Legitimate Golf

I miss the Tower and the USQ Virgin store. To think there were actually times where, bored, I'd just head on over to one of these places and just fucking browse. That seems like a lifetime ago. Man, I've said it a hundred times before but music was so much better when there was a whole process to acquiring it. I came up just at the tail end of the CD era but I'm grateful to have been a part of it. The advent of digital downloading has pretty much lobotomized our collective music mind. Some of my best times in college were born out of trips to used CD shops--back in the 90s you could find *all* sorts of good stuff, new and old in those racks.

Fallopia Tuba

Fuck, I miss them all…I'm old.

Supposedly, Bleecker Bob's is looking to come back on the Lower East Side; I hope that's true. (Chris, the general manager, told me that.)

Psychatrone Rhonedakk

Gawd! It's sick to see all the great places that are gone. Is Kim's still stocking Lps and CDs??

This makes me so sad....


There was a record store in Brooklyn in the late sixties/early seventies called "Jamie's" (I am not sure I am spelling it right). It was on Flatbush Avenue near ERasmus Hall High School. Theire policy was any two records for $5.95. It was insane. I bought tons of records there, including "An Evening With Wild Man Fischer".

Greg Kline

Revolver Records and It's Only Rock & Roll, both on 8th St. Records Revisited, Infinite, Farfels, Record Runner, House Of Oldies, Golden Disc, Generations, and the place Broadway Al opened when he split from Bleecker Bobs. All in the village in Manhattan.

Marcelo Romero

Marcelo Romero: In 6th grade at St. Ignatius. After school Henry Behn and I would go to MUSICAL MAZE RECORDS on 3rd ave and 85th street to buy such bootlegs as Aerosmith LOOK HOMEWARD ANGEL!
Beatles 4 NIGHTS IN A JUDO ARENA. Also Bryan Gregory of The Cramps worked the counter! Pinball machines in the back.

Alex in NYC

Indeed, I discussed that here:


I loved Free Being Records, one of my 2 favorite record hangouts when I was an art student at The Cooper Union. I bought too many used and demo records to mention there, all dirt cheap (2 bucks)and in what you would today call NM condition.

You did not mention my other favorite, "Discophile" on West 8th, next to Stereo Exchange (SE is now on Bway north of Houston).

There was a 3rd store that sold vintage LPs and survived well into the late 90s/early-to-mid-00s, on East 10th or 11th or 12th, I cannot recall the name.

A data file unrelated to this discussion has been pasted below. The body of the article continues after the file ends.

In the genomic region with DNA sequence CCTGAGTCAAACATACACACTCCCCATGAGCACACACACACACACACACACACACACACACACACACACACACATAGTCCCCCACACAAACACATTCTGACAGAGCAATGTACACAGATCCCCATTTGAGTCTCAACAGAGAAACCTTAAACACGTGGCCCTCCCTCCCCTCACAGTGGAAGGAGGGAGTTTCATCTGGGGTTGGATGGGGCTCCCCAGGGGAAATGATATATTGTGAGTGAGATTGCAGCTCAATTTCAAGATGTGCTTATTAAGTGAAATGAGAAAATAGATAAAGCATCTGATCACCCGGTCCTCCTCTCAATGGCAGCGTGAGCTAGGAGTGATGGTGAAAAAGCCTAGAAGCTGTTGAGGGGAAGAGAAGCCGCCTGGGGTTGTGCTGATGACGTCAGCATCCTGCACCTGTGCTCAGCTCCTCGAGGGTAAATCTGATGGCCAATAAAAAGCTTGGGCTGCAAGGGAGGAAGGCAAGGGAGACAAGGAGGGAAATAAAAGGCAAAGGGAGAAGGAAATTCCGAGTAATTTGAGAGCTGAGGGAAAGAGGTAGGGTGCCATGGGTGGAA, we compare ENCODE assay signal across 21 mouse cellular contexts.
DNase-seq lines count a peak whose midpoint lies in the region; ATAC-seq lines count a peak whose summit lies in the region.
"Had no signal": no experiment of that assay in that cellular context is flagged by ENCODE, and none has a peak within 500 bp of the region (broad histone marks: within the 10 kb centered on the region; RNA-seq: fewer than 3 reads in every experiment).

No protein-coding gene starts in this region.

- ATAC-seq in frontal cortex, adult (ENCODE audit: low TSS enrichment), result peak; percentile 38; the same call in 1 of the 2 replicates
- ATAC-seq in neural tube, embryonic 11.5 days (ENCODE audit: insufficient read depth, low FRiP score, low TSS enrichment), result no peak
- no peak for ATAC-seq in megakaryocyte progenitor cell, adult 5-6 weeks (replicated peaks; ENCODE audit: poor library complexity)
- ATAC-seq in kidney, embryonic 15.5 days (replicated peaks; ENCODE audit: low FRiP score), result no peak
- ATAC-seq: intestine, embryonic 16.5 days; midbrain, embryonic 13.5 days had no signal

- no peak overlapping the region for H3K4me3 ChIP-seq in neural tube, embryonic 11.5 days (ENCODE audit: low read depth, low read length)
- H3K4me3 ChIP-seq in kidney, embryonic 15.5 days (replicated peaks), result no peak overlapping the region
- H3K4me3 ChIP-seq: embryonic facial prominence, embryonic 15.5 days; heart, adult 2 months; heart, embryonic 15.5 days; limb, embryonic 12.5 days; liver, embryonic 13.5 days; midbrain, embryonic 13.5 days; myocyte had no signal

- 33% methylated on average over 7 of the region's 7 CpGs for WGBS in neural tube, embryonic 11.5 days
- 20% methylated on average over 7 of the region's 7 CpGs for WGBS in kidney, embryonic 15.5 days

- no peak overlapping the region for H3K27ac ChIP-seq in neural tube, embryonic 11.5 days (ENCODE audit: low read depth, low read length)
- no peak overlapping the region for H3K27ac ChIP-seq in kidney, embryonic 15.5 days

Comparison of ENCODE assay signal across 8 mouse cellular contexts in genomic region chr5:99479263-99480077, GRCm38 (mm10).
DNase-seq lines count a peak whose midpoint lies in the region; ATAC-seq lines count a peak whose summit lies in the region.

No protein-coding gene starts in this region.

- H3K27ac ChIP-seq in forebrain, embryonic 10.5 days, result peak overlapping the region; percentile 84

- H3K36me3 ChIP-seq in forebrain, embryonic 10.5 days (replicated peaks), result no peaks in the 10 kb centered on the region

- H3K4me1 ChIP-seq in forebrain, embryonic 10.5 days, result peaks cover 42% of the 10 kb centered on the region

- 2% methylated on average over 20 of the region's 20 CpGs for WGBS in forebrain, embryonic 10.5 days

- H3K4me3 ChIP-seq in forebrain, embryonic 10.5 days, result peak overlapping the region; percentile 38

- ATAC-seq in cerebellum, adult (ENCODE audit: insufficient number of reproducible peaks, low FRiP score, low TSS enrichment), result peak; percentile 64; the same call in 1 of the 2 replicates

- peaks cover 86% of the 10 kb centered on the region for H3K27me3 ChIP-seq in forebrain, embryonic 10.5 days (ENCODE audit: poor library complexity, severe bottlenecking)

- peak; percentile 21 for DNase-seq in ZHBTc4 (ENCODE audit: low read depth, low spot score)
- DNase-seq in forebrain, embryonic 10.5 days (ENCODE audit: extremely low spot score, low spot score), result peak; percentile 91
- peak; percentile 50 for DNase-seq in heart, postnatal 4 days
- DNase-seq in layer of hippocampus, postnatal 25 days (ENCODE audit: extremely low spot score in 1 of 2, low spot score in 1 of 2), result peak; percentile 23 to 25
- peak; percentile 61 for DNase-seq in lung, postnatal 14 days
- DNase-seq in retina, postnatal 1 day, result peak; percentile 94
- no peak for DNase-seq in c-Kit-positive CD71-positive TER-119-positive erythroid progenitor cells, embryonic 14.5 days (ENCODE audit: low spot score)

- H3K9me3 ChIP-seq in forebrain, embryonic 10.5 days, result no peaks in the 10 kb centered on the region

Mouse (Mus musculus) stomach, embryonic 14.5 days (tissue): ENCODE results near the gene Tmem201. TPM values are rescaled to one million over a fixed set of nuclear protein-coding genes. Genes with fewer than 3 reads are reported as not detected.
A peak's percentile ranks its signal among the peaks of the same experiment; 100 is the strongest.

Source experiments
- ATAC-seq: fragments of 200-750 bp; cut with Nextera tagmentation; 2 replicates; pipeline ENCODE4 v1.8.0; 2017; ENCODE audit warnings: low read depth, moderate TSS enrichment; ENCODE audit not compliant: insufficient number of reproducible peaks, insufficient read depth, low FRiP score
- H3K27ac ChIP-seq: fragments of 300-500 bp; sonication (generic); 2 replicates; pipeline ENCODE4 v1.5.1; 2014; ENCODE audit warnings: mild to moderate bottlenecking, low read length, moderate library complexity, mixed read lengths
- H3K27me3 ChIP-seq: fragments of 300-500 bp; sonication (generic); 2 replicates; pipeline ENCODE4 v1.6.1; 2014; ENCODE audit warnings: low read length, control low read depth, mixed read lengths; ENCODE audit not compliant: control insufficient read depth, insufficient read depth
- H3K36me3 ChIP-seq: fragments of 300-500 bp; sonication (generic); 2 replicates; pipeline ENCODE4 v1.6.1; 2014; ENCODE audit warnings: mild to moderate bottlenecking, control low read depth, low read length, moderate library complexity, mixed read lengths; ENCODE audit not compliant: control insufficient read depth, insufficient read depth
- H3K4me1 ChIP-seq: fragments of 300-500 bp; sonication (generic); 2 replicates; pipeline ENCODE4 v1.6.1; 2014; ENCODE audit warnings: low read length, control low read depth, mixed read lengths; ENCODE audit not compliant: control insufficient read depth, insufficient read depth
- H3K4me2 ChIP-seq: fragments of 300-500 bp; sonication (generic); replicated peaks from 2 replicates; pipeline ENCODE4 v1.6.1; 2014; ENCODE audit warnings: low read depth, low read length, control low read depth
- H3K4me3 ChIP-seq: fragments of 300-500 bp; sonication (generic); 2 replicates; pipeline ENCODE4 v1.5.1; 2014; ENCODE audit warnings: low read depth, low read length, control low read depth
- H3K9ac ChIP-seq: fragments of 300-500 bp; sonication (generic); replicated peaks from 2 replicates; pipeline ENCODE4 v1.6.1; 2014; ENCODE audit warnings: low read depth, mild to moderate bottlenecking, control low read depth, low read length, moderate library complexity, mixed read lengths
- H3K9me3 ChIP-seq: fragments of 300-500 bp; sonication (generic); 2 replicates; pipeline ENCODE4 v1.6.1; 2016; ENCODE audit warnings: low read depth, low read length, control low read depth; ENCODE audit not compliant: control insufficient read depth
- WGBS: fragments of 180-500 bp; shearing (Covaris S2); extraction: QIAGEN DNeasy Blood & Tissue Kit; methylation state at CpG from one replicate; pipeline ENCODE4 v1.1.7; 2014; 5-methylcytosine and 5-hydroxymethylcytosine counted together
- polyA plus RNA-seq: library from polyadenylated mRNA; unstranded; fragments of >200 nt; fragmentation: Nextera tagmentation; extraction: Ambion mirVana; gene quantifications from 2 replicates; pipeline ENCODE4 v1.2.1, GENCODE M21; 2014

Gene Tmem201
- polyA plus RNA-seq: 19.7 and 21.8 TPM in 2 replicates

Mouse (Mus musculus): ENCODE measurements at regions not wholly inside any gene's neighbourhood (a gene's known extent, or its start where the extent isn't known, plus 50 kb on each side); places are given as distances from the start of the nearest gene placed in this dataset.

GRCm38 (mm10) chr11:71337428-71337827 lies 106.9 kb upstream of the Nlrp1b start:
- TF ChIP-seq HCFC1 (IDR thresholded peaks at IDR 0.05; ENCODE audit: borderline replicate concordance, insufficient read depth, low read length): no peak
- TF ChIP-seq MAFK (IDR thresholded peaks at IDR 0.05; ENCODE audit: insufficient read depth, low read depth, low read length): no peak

James reeno

There was a store in my neighborhood called "SOUL DEN". It was on 85st and Columbus avenue from about 1974-1984.
It was a store specializing in soul, funk, disco, early hip hop. And they also sold incense.
If you can find any pictures of it, hit me up at [email protected]

Thanks. (great work on finding these photos of all these other great stores)

Byrne Power

Great article. Lots of nostalgia. I used to work at J & R Music World in the first 4 years of the 80s (I brought in loads of foreign LPs)and Rocks In Your Head from 91 to 96. (I'm the one responsible for all the old vinyl on the ceiling and the funky hand painted labels.) It was definitely another era. I think the 80s and 90s in New York will prove to be a time for much more further study.

Soho Music gallery! Yes! I picked up the first Diamanda Galas 12 inch single on Y Records and also I found two tremendously obscure Aldous Huxley speeches from the late 50s in New Mexico that somehow they had a box lots of.


J&R was the place to go for vinyl in the late 70's through the 90's. I remember waiting for the shipment coming in from Japan with Riverside Jazz LP's. The lines were around the corner. We also had one of the best import rock selections in the city. I can still remember an import coming in on Stiff Records through Jem, the distributor. This funny looking guy with big glasses soon became the rage in NYC. We played his record over and over again during lunch and customers ran to the bins to buy Elvis Costello, My Aim is True. If you wanted to hear and buy the hip tunes, J&R was THE place to go.


My brother-in-law, Bill Shor, owned Venus Records that was in St. Marks Place.

steve herold

loved reading this and being reminded of all the shops i used to visit. Can still remember walking into Tower on 4th & Bway back in 1985 for first time. Was like nothing I’d ever seen before. I miss it so much. Then discovering Second Coming where I’d get all my Van Halen promos, imports and bootlegs. Revolver was another one I’m glad someone mentioned in the comments. Rebel Rebel. Academy on 18th(?) Years later of course there was Other Music (a great doc just came out about that place.) Miss them all. Thanks for sharing these memories.

Mark Schwind

I worked at both Tower locations, 1989 to 1990. I am still friends with the people I worked with. Two of them ended up getting married. I lived in Bay Ridge (next door to John Travolta S.N.F. house) and bought c.d.s at a store in Bay Ridge/Bensonhurst but I don't remember the name of it. Working at Tower in NY was incredible! What a fun, wild experience.